Also on January 22, 2000, the Center forwarded the Complaint to the Respondent by post/courier, fax and e-mail, with copies to ICANN and to the Registrar. The Center formally notified the Respondent that the Complaint satisfied the formal requirements of the ICANN Uniform Domain Name Dispute Resolution Policy (the "Policy"), the Rules for Uniform Domain Name Dispute Resolution Policy (the "Rules") and the Supplemental Rules for Uniform Domain Name Dispute Resolution Policy (the "Supplemental Rules"); that payment of the required sum had been made by the Complainant; and that an administrative proceeding had been commenced against the Respondent. A deadline of February 10, 2001, was fixed for the Response.
The Response was filed timely with the Center by e-mail on February 1, 2001, and by hardcopy on February 7, 2001. Between February 1 and February 15, 2001, the Center and the Respondent exchanged e-mail communication regarding formatting problems of the Response. The Center asked the Respondent to send the Response in Word format. On February 15, 2001, the Center acknowledged receipt of the Response by date of February 1, 2001.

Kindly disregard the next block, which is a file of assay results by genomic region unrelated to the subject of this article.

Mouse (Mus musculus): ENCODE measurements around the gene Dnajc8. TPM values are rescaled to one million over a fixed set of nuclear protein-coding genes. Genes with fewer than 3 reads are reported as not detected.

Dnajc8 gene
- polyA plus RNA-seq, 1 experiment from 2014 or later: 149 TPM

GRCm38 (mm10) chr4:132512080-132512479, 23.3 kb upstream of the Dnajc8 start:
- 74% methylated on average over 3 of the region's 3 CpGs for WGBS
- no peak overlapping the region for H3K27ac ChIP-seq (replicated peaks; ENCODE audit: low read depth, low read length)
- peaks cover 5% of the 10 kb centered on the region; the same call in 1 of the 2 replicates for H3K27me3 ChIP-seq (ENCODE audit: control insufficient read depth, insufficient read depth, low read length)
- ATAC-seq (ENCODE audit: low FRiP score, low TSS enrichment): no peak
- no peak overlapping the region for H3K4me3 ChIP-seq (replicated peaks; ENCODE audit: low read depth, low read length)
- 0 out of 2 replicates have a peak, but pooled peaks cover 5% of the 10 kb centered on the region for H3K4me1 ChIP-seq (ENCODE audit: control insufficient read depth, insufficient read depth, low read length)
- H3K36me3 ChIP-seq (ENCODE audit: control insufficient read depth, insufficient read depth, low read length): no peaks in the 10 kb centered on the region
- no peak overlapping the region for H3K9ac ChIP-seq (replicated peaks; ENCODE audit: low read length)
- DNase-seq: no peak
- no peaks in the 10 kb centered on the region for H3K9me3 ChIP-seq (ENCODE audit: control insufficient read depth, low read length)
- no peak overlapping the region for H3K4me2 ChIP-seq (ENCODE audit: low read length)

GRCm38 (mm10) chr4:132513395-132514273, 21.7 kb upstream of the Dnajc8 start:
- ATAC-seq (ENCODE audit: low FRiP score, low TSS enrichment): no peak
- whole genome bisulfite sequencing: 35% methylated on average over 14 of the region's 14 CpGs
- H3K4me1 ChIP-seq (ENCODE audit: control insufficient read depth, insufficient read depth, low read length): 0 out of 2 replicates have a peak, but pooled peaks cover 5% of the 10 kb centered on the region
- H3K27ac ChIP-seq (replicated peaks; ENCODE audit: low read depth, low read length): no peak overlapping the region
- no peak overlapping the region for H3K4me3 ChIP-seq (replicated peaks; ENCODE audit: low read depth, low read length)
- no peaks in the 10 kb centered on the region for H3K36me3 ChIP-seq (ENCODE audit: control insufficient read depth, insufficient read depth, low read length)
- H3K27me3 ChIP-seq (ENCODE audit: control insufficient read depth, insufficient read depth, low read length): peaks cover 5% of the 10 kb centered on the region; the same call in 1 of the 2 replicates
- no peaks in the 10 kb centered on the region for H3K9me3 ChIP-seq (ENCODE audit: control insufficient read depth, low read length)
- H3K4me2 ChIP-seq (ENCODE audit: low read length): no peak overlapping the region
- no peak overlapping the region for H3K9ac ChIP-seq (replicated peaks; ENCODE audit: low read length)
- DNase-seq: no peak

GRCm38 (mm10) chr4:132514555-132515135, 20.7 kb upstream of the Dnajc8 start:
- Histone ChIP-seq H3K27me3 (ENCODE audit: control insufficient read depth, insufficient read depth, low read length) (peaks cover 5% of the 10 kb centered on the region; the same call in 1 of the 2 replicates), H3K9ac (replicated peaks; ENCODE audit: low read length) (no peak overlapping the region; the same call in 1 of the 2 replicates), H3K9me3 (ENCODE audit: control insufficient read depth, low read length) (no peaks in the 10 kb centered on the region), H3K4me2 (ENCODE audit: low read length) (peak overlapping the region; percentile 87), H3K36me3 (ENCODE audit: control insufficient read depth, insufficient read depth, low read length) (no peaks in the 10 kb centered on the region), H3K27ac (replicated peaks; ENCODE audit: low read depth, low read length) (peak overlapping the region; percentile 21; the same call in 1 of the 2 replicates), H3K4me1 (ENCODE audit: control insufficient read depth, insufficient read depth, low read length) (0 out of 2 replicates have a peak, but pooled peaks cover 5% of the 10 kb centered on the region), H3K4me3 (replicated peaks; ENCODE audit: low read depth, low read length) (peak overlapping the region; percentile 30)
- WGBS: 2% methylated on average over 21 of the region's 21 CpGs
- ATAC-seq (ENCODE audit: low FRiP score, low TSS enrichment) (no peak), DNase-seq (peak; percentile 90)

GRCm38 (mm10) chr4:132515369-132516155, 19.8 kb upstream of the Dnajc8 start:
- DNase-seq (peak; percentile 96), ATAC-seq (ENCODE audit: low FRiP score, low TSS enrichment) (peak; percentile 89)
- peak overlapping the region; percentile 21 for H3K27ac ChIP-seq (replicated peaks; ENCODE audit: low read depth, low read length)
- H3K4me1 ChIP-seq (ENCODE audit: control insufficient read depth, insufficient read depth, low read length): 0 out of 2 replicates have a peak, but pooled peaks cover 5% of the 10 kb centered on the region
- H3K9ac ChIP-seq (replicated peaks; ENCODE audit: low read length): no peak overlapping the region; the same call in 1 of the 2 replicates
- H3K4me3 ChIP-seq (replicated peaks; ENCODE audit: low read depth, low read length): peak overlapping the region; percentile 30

On March 6, 2001, the Center notified the Parties that an Administrative Panel composed of a single member, Dr. Kamen Troller, had been appointed and that the Panelist had duly submitted a Statement of Acceptance and Declaration of Impartiality and Independence to the Center. Absent exceptional circumstances, the Panelist was required to forward its decision to the Center in accordance with Paragraph 15 of the Rules by March 20, 2001.
The Panelist examined all notifications of the Center, the Complaint and the Response, and finds that they comply with the formal requirements of the Rules and Supplemental Rules, and that the Administrative Panel was properly constituted.
4. Factual Background
A. The Complainant
The Complainant is a large car and motorcycle brake systems manufacturer. The Complainant owns USA trademark registration No. 1948567 "brembo" (the "Trademark") in the international class 12 (vehicular brakes and parts thereof) (Complainant’s Exhibit H). The Complainant has registered the Trademark in other countries throughout the world (Exhibit I).